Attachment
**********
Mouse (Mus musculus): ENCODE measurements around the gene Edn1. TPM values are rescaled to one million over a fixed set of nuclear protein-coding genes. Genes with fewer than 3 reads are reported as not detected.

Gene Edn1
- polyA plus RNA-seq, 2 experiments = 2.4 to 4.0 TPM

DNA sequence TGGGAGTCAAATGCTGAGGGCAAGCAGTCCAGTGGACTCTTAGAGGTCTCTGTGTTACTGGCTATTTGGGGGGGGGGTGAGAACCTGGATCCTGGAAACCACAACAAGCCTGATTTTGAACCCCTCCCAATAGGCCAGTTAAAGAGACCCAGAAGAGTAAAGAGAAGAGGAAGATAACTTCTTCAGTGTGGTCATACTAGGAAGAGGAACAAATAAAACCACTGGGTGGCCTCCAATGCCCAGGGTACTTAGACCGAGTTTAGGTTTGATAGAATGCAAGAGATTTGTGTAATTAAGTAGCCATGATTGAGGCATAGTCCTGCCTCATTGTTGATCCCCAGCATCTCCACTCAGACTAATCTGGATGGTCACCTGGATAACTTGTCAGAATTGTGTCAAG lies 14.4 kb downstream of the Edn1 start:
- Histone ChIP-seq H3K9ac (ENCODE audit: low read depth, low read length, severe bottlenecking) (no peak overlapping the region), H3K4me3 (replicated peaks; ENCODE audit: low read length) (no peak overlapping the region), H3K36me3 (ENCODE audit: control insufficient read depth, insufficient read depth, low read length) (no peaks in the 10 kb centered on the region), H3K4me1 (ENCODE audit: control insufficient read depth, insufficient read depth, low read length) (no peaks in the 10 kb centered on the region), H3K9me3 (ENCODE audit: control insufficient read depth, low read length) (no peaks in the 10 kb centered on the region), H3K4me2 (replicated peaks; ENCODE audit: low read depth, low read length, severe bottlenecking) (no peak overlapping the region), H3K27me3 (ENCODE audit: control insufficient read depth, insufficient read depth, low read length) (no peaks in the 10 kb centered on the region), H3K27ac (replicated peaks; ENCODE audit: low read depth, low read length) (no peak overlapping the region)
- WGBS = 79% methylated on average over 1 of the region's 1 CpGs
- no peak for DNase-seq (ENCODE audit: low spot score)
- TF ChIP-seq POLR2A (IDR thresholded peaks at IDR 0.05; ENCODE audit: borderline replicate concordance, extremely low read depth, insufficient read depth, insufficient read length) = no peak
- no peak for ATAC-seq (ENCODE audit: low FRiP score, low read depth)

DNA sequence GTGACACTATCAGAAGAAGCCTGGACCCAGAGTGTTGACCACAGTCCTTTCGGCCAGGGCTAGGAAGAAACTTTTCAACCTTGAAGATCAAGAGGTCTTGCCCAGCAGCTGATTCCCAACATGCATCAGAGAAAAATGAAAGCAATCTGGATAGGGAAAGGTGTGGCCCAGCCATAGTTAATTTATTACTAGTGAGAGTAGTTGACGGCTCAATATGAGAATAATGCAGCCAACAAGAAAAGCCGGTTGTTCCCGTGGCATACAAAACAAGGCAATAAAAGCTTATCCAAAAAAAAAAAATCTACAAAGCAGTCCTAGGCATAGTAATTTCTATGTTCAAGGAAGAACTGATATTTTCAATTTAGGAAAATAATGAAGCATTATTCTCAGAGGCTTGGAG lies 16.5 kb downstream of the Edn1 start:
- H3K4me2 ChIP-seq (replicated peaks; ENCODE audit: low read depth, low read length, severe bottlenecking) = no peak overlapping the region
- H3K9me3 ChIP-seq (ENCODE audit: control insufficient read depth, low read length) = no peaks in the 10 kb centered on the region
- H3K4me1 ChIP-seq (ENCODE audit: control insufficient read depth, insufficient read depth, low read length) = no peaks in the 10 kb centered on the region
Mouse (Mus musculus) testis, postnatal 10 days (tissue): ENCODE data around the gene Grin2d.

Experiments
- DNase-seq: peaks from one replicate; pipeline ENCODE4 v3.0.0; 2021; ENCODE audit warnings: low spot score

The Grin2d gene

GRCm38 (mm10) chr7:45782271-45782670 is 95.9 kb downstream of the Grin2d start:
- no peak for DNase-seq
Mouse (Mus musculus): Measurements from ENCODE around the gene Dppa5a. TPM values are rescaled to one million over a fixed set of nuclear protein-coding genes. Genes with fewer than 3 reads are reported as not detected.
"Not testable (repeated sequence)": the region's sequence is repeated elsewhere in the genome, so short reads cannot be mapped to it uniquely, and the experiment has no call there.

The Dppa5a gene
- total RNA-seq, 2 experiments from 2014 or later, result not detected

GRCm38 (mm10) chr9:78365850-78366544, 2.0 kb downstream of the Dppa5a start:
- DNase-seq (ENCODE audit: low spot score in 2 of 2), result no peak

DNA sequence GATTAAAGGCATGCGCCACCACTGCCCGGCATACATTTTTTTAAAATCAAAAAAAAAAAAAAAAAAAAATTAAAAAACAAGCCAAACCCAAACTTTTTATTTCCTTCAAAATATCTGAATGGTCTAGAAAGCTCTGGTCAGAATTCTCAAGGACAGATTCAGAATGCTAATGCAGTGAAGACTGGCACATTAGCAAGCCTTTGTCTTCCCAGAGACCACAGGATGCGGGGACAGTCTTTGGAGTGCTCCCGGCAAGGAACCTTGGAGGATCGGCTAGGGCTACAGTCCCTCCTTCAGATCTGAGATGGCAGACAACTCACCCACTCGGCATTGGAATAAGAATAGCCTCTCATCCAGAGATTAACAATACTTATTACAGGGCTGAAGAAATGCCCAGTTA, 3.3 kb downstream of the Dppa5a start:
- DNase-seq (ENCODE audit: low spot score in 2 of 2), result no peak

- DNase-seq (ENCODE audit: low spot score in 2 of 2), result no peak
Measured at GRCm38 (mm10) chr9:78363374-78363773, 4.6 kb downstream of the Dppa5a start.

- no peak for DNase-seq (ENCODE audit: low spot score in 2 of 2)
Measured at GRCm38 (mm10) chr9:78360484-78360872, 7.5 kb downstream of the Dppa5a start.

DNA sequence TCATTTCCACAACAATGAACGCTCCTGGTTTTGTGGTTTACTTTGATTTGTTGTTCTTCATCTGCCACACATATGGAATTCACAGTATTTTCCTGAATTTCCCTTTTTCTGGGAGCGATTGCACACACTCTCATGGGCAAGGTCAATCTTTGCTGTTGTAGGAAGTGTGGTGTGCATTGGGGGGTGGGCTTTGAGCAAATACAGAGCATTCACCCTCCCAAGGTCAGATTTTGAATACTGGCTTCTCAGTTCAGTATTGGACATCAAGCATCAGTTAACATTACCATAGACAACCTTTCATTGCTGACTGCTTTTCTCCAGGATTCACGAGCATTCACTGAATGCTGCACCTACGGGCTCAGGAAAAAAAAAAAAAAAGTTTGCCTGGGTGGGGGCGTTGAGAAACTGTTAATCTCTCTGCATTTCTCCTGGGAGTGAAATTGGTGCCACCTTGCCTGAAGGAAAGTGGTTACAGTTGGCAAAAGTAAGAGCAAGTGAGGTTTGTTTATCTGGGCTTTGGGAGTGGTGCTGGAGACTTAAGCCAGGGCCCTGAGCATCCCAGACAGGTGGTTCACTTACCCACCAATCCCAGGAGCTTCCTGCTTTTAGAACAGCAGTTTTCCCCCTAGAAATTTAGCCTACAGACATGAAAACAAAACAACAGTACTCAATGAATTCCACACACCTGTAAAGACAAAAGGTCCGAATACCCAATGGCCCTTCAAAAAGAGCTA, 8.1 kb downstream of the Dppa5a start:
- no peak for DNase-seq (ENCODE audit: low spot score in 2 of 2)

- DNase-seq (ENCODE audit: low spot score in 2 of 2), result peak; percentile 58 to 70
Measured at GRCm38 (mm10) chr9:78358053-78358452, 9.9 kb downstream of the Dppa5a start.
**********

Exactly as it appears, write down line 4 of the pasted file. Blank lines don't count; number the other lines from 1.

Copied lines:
DNA sequence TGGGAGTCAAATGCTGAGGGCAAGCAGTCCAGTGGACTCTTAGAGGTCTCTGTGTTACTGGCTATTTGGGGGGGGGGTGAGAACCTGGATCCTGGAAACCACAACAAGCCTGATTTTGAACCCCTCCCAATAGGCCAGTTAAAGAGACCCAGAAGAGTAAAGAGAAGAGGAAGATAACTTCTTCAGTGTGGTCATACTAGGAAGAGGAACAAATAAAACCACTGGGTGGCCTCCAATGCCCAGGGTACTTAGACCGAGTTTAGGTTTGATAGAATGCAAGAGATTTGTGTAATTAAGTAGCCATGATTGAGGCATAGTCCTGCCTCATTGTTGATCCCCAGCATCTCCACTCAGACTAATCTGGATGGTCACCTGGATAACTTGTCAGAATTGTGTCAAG lies 14.4 kb downstream of the Edn1 start: